The institution that brought us the business-school case study, Harvard Business School, was itself the subject of a front-page case study in The New York Times earlier this month. The case study is not about a pricing strategy, leveraged buyout, or marketing plan. It describes a multi-year, organization-wide initiative on gender equity.
A pressing problem triggered the school’s self-examination: Year after year, women were entering the MBA program with the same test scores, experiences, achievements, and aptitudes as men but then receiving lower grades. As a result, far fewer women were attaining the Baker Scholar distinction of being in the top five percent of the class—a prestigious award that opens doors to jobs and career opportunities. Did women’s lower grades suggest something in the school’s culture might still be limiting women even 50 years after they were first admitted?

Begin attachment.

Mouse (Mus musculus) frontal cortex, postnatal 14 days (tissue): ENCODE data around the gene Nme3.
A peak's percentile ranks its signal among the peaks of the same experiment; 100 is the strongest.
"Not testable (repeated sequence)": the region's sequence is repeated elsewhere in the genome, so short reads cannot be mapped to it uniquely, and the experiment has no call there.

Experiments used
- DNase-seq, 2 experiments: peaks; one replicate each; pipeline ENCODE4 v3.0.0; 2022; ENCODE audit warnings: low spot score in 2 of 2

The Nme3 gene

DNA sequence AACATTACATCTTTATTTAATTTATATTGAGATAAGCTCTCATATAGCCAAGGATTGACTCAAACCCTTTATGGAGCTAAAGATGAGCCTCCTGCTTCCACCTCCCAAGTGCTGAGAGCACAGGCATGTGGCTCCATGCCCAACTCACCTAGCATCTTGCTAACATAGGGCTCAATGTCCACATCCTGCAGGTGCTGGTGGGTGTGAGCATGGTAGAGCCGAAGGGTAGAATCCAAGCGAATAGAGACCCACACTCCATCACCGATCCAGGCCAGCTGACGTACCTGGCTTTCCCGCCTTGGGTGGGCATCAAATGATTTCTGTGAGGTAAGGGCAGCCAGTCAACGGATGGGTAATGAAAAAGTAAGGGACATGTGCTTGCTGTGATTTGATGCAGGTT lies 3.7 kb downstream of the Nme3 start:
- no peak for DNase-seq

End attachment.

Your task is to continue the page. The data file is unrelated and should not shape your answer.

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" Yet making organizational change is complex and nuanced – and probably doomed to fail if launched with an expectation of a quick fix ….we could not improve our culture without engaging our students in the process. They understand the student culture at a granular level—they live it every day, they own it. And they have been amazing partners: They hold our feet to the fire, and they have undertaken a host of initiatives on their own to improve students’ educational and social experiences. ….
But we aren’t finished: Our culture is a work in progress.